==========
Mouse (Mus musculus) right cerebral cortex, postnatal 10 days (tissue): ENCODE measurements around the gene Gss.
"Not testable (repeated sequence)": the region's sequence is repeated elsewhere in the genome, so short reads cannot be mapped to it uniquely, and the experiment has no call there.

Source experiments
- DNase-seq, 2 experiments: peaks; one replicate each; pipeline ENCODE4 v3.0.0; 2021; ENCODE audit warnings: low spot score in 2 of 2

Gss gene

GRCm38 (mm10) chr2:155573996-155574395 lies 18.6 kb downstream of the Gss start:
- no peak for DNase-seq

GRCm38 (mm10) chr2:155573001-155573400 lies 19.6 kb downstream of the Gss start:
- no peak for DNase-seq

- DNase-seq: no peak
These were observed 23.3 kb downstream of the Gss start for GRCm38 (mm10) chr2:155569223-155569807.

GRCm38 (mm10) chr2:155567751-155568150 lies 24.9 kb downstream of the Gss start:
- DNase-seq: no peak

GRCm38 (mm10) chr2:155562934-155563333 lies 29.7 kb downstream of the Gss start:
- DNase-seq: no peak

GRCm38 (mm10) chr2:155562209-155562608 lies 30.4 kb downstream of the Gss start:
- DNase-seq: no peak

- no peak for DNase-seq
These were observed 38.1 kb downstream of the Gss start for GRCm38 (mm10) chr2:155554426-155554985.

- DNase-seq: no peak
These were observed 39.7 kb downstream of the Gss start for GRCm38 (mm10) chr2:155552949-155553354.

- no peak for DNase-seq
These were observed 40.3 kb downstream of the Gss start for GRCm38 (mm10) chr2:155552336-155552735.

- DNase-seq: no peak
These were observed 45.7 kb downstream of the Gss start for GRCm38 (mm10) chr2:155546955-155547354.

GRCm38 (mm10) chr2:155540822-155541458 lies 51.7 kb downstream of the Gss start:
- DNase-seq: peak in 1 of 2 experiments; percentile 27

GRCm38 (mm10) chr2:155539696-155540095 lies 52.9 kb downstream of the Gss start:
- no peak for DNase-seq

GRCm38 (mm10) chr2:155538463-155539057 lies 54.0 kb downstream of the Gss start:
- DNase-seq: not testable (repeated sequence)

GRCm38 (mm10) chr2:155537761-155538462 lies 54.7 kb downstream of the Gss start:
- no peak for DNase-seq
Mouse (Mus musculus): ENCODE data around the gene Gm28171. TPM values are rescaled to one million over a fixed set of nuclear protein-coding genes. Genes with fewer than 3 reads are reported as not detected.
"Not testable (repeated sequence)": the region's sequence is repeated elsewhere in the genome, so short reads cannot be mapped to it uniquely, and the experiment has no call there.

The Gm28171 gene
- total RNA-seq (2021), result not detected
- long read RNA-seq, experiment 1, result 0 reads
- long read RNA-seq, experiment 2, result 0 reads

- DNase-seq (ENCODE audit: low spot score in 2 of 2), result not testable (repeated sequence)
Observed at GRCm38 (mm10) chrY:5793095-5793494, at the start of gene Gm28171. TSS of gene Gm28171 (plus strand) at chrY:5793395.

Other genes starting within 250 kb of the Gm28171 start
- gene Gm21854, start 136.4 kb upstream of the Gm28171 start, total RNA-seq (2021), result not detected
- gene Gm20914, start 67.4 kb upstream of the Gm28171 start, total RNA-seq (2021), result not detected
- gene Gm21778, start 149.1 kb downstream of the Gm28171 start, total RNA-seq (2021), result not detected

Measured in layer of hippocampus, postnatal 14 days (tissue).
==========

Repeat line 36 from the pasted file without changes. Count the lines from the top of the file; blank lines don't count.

The Gm28171 gene